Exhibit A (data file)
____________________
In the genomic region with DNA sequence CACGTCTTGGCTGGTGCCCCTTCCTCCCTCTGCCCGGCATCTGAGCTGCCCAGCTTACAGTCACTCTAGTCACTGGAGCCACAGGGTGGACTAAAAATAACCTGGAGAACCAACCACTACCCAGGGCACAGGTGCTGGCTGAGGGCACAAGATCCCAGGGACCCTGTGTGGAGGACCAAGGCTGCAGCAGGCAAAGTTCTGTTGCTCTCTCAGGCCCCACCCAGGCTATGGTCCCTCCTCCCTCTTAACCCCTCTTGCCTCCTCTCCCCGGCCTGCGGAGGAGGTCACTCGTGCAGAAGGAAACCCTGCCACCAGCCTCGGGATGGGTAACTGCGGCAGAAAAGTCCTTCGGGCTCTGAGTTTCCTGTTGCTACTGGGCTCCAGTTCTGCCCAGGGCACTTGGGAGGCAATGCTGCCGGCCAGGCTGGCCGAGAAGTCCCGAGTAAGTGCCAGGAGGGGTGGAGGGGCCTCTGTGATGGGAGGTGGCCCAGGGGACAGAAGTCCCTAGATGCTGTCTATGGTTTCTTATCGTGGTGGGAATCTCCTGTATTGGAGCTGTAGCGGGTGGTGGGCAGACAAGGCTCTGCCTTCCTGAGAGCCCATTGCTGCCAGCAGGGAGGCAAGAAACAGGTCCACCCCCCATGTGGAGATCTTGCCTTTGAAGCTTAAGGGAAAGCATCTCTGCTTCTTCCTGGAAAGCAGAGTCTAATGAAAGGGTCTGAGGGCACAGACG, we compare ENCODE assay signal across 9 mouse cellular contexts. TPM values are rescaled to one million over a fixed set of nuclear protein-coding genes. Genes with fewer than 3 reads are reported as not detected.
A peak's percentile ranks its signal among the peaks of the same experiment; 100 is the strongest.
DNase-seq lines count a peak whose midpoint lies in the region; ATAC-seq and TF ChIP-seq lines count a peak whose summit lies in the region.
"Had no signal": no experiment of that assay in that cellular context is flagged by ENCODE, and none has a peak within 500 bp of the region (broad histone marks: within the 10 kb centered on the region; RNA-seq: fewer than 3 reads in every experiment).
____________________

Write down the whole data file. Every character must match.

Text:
In the genomic region with DNA sequence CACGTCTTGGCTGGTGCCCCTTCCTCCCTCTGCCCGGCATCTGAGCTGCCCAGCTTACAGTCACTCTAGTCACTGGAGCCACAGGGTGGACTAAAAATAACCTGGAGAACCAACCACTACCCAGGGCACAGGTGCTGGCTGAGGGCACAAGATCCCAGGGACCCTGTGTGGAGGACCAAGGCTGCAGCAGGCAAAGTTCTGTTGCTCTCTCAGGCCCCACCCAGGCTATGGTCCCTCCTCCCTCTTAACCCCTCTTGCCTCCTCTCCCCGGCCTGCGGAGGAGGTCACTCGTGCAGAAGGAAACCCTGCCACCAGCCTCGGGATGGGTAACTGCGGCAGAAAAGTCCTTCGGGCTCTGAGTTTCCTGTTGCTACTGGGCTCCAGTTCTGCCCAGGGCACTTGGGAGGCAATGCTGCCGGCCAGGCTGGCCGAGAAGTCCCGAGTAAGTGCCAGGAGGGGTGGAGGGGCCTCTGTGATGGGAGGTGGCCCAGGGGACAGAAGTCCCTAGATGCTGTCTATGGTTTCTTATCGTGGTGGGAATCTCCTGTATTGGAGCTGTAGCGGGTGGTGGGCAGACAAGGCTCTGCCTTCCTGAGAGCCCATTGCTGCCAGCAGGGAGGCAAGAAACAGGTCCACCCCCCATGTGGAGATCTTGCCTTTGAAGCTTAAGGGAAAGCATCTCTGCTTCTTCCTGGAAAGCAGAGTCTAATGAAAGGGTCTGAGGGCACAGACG, we compare ENCODE assay signal across 9 mouse cellular contexts. TPM values are rescaled to one million over a fixed set of nuclear protein-coding genes. Genes with fewer than 3 reads are reported as not detected.
A peak's percentile ranks its signal among the peaks of the same experiment; 100 is the strongest.
DNase-seq lines count a peak whose midpoint lies in the region; ATAC-seq and TF ChIP-seq lines count a peak whose summit lies in the region.
"Had no signal": no experiment of that assay in that cellular context is flagged by ENCODE, and none has a peak within 500 bp of the region (broad histone marks: within the 10 kb centered on the region; RNA-seq: fewer than 3 reads in every experiment).